“The proposed Continental Free Trade Area will expand the continent’s regional investment to West Africa which is currently not covered by the tripartite consolidation of COMESA, EAC and SADC,” Juma told IPS. “This will enlarge investment opportunities for Africans to invest across the continent. A larger continental market will also make African more attractive to foreign investors.”
Juma, who is writing a book on the CFTA to be published to coincide with signing of the agreement in 2017, believes that a larger single market will enable African factories to operate at full capacity, which will in turn stimulate greater technological innovation.
“The impact on innovation will include greater movement of skills to the continent from outside and across the continent between countries. Africans will be able to learn new skills from their foreign counterparts which will help to strengthen the continent’s technological base,” he said.
Africa has as many trade opportunities as it has obstacles to realizing the free movement of goods, services and people. One of the major obstacles to the CFTA identified by Juma is adjusting national laws and practices to enable countries to implement the agreement. Resistance will come from firms that have been previously protected from external competition. A solution, Juma is convinced, lies in balancing corrective measures with incentives.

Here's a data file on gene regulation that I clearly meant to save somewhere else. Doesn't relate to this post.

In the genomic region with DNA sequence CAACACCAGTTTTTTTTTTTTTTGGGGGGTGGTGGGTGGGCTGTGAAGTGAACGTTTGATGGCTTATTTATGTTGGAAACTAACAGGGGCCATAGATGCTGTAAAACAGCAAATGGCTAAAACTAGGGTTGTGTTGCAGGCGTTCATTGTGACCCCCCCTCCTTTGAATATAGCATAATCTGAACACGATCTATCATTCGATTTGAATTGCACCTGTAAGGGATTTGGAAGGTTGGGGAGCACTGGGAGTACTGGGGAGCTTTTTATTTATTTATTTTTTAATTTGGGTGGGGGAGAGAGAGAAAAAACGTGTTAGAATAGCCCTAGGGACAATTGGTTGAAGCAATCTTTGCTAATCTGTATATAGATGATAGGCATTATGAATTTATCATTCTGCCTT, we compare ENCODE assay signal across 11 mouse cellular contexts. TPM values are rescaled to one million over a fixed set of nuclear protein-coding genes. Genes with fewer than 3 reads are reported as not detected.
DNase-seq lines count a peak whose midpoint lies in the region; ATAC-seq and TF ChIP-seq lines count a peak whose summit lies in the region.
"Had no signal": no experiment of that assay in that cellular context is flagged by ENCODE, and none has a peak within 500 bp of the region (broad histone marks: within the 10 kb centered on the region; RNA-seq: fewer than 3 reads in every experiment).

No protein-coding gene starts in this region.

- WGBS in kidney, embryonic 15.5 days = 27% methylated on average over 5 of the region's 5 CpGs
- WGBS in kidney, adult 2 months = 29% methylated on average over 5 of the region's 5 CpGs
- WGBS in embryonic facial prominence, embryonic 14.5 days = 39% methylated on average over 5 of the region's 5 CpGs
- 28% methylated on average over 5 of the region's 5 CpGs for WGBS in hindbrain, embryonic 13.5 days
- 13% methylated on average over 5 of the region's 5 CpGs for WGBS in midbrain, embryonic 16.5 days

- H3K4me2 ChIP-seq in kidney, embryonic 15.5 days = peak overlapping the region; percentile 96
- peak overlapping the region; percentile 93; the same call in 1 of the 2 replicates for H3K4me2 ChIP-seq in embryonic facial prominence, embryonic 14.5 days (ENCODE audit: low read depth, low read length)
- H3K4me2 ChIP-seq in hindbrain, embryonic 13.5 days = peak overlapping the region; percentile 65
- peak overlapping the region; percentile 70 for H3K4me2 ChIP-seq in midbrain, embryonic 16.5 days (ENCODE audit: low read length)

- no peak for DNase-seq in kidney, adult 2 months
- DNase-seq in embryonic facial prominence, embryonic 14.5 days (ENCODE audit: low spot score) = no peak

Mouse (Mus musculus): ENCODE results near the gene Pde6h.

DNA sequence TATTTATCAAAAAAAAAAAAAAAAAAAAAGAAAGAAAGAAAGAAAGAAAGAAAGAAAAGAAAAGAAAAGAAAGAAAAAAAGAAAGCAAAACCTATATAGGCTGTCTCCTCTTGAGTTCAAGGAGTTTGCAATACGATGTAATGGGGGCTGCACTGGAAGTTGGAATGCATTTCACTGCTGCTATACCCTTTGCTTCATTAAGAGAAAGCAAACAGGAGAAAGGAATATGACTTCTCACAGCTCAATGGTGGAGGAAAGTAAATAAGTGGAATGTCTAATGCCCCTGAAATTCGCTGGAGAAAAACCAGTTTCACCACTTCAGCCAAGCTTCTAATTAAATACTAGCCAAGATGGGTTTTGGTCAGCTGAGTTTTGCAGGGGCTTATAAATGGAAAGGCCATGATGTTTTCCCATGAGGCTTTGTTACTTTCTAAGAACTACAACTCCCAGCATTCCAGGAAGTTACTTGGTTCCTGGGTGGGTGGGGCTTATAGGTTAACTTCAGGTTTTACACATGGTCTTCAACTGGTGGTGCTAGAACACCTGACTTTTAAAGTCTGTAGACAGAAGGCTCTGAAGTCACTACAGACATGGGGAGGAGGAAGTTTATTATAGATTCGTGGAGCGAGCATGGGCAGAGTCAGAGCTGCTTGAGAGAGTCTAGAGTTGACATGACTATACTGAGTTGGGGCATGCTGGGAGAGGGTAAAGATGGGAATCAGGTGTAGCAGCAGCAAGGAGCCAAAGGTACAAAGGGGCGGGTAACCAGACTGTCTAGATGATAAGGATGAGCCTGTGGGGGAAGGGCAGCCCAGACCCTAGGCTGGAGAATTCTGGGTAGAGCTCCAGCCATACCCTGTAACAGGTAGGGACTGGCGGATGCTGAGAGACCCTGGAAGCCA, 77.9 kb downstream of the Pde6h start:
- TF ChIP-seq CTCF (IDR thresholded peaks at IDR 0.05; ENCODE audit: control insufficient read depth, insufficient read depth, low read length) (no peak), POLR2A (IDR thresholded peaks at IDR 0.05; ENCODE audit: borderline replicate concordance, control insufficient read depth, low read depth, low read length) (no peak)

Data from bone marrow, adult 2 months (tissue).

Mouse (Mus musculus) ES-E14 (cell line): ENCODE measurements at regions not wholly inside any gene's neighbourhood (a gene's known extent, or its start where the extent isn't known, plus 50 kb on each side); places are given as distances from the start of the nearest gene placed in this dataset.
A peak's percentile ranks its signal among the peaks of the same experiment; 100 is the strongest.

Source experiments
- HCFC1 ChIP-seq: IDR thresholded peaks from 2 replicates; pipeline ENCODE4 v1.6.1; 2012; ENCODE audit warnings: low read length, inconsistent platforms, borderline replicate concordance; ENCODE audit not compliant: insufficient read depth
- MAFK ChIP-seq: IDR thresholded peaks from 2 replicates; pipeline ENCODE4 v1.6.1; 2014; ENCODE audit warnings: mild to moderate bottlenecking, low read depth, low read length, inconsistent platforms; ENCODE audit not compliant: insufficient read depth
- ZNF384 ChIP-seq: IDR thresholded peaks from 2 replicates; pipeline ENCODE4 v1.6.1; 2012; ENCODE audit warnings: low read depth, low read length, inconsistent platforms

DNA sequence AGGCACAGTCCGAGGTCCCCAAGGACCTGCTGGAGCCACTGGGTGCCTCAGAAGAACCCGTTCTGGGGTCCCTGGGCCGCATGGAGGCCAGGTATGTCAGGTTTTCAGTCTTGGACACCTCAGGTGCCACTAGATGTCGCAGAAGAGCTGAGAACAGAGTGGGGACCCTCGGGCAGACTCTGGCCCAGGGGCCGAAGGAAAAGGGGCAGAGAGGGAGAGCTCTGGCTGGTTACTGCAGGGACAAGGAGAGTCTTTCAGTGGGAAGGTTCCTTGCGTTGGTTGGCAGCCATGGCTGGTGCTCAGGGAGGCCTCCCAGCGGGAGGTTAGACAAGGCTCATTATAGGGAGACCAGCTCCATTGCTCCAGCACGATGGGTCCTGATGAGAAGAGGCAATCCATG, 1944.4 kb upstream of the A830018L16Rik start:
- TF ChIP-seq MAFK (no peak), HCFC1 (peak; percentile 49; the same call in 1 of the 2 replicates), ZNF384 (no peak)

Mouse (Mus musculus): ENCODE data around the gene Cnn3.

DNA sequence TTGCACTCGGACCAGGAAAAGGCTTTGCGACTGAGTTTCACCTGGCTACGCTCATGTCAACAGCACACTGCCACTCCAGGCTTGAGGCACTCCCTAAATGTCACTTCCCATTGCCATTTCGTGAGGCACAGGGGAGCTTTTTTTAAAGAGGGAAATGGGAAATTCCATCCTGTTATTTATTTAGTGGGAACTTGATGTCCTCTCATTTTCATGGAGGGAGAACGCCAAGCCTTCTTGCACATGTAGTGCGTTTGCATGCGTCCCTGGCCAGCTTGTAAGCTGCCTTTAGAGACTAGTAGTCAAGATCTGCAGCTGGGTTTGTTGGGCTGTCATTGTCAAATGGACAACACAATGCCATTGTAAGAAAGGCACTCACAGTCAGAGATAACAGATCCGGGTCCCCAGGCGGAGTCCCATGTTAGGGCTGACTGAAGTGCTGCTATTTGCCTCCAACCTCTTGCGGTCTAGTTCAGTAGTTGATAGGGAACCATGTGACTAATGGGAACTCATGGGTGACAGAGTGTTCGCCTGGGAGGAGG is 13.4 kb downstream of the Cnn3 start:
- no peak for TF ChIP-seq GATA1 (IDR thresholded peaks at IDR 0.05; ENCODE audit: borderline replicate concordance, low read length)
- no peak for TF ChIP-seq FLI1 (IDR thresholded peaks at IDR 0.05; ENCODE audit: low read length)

“The agreement needs to include remedies and incentives that help countries to adjust to the new regime,” he said. “In this regard, the agreement should not be about free trade but it should also have provisions for infrastructure and industrialisation. It should be an economic development agreement, not just a free trade arrangement.”
Africans not trading with Africans
Statistics from COMESA indicate that inter-Africa trade is a paltry 12 percent compared to trade with Europe and Asia, at nearly 60 percent. At the heart of the poor intra-African trade are prohibitive national trade measures. It is easier to buy products from Europe than for African countries to sell to each other.